DALLAS (CBSDFW.COM) – If worker shortages weren’t already enough of a struggle for small businesses, now cracks in the supply chain industry are causing concern about getting product.
From restaurants to boutiques, business owners in Dallas’ Bishop Arts District say they’re finding necessities out of stock or stuck in transit, which on the back end are driving up prices.READ MORE: VIDEO: A Candid Conversation With Kristaps Porzingis
“It’s a mess, and there’s no quick fix,” said Brenton Phillips, Co-Founder of the Tribal All day Café. “Prices have definitely increased, and they seem to still be increasing.”
Despite trying not to, he’s had to slightly increase menu prices to compensate.
And he’s not alone.
According to the USDA Consumer Price Index, the cost for restaurant purchases went up almost 5% from August of 2020 to August of 2021.
To put that in perspective, a $10 meal, would now cost you $10.50.
And though that may not seem significant, experts say think of it being added to all of your purchases.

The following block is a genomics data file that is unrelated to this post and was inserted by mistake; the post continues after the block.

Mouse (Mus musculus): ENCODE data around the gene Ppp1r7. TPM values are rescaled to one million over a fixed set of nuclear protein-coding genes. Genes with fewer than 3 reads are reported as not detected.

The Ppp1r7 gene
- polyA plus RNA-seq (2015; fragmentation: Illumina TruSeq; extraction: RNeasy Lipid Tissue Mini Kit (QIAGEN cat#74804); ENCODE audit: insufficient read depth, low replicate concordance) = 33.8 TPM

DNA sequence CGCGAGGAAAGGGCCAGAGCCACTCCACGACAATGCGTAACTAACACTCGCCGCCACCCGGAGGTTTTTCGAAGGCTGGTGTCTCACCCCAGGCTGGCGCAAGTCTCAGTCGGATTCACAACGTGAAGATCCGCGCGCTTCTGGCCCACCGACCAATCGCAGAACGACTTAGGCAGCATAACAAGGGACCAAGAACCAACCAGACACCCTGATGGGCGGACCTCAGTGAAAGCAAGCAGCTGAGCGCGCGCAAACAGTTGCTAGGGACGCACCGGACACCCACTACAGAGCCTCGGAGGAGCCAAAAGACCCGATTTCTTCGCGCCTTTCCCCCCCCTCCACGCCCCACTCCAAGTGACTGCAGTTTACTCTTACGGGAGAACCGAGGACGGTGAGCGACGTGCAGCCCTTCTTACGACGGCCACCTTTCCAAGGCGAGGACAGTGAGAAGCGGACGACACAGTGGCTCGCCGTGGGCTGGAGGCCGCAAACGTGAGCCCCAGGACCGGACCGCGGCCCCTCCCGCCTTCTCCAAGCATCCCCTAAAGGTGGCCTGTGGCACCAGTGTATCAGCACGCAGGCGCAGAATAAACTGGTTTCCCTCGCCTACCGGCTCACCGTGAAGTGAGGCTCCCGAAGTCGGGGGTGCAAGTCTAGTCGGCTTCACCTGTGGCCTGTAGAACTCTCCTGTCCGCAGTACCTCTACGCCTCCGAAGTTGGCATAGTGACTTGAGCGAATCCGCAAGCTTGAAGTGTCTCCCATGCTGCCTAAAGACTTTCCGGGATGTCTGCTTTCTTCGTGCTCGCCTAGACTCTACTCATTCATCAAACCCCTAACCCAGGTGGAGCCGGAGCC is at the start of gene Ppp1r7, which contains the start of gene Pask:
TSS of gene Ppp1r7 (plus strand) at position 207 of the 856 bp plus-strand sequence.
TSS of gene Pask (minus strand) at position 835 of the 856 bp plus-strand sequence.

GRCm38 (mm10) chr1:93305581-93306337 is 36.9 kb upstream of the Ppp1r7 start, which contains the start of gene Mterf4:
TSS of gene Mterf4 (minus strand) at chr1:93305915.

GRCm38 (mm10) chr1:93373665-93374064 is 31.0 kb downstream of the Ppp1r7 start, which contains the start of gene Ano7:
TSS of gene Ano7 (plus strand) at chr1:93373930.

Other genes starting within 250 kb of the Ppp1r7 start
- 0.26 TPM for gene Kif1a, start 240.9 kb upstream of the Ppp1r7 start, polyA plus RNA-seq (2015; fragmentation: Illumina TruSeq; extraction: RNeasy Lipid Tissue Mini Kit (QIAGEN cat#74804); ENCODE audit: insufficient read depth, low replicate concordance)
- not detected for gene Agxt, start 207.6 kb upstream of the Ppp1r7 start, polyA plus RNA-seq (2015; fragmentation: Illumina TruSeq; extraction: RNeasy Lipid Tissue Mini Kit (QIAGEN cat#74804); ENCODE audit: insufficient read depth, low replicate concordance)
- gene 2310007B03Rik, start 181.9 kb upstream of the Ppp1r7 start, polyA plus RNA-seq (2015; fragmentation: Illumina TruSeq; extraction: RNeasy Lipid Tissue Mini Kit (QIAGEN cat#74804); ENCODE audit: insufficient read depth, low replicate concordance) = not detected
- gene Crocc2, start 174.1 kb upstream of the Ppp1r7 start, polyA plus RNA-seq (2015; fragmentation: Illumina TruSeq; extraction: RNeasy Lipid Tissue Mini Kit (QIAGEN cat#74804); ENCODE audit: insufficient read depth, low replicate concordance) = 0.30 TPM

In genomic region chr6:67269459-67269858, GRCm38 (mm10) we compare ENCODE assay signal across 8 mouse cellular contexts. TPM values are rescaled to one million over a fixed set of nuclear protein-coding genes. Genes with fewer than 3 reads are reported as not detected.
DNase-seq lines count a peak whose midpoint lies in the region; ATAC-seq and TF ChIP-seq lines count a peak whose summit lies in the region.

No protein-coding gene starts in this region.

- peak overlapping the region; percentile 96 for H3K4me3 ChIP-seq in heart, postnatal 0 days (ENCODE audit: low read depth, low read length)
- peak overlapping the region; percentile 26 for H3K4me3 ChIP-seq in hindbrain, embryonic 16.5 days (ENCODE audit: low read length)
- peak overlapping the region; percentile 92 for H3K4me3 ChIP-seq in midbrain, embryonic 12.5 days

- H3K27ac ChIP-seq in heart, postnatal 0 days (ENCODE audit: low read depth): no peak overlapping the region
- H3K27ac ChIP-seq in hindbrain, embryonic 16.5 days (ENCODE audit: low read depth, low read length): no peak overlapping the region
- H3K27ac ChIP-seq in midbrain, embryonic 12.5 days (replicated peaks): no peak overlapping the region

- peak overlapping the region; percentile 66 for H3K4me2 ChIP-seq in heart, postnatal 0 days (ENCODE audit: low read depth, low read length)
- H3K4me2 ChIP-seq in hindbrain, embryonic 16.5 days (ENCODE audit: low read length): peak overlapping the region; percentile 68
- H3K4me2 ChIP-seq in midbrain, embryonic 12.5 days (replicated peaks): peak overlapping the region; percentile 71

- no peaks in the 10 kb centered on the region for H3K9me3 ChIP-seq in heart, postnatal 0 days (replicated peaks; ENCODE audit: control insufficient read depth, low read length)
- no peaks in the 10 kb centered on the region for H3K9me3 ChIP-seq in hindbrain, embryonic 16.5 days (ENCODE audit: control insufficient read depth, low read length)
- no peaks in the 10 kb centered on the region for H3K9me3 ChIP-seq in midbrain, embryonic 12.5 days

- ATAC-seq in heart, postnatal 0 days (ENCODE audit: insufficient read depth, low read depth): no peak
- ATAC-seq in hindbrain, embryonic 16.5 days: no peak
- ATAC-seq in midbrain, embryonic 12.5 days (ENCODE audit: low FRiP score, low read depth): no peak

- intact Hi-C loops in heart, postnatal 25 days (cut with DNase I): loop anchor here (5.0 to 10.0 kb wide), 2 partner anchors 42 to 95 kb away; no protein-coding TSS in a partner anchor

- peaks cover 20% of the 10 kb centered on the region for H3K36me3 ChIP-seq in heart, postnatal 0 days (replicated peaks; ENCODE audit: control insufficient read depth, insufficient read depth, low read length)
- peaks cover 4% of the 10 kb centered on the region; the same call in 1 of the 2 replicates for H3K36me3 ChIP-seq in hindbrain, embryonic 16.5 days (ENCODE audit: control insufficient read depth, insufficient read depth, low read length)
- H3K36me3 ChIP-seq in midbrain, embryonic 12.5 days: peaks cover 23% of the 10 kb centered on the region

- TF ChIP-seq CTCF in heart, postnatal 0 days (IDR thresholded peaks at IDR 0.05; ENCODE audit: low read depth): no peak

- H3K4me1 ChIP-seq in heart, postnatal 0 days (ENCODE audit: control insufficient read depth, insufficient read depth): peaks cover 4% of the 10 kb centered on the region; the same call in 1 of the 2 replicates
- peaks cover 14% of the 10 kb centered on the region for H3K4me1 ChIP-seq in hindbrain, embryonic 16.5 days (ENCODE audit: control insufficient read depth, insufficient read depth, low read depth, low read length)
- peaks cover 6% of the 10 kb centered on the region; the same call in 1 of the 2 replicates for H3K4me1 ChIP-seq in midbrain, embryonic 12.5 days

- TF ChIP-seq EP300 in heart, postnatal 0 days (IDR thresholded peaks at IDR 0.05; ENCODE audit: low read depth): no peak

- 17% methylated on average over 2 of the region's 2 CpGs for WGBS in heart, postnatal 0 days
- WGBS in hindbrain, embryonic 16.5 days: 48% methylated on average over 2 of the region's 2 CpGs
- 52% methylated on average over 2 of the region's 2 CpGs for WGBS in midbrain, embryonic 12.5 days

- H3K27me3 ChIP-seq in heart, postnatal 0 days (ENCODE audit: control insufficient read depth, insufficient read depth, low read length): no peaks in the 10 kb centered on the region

“Unfortunately, I think costs are going to go up. We are going to be facing some inflation,” said Dave Malenfant, a TCU supply chain expert.READ MORE: North Texas Police Officers Escort Body Of Euless Detective Killed By Drunk Driver To Funeral Home
He says it’s a ripple effect of issues that stemmed before the pandemic, but has worsened because of it. And unfortunately, he says it’s hitting all types of businesses.
Katy Sensenig Schilthuis is the Owner of Mosaic Makers Collective in Bishop Arts.
Her store sells locally made goods.
So far she says she hasn’t had price increases just yet, but those who make her goods, have.
“For example, we have makers who print from paper and use plastic sleeves to hold their cards, and those are missing,” Schilthuis said. “We have shipping from China that never made it, and they can’t find the plastic we need anymore.”
In the short term, business that rely on the holiday season are trying their best to order ahead and be prepared.
But unfortunately, experts say the current state of the supply chain backlog could stick around until spring of 2022.MORE NEWS: 20-Year-Old Dallas Man Arrested After Killing 19-Year-Old Ex-Girlfriend
“I am not optimistic, that It will get corrected before Christmas, or before the holiday season,” Malenfant said.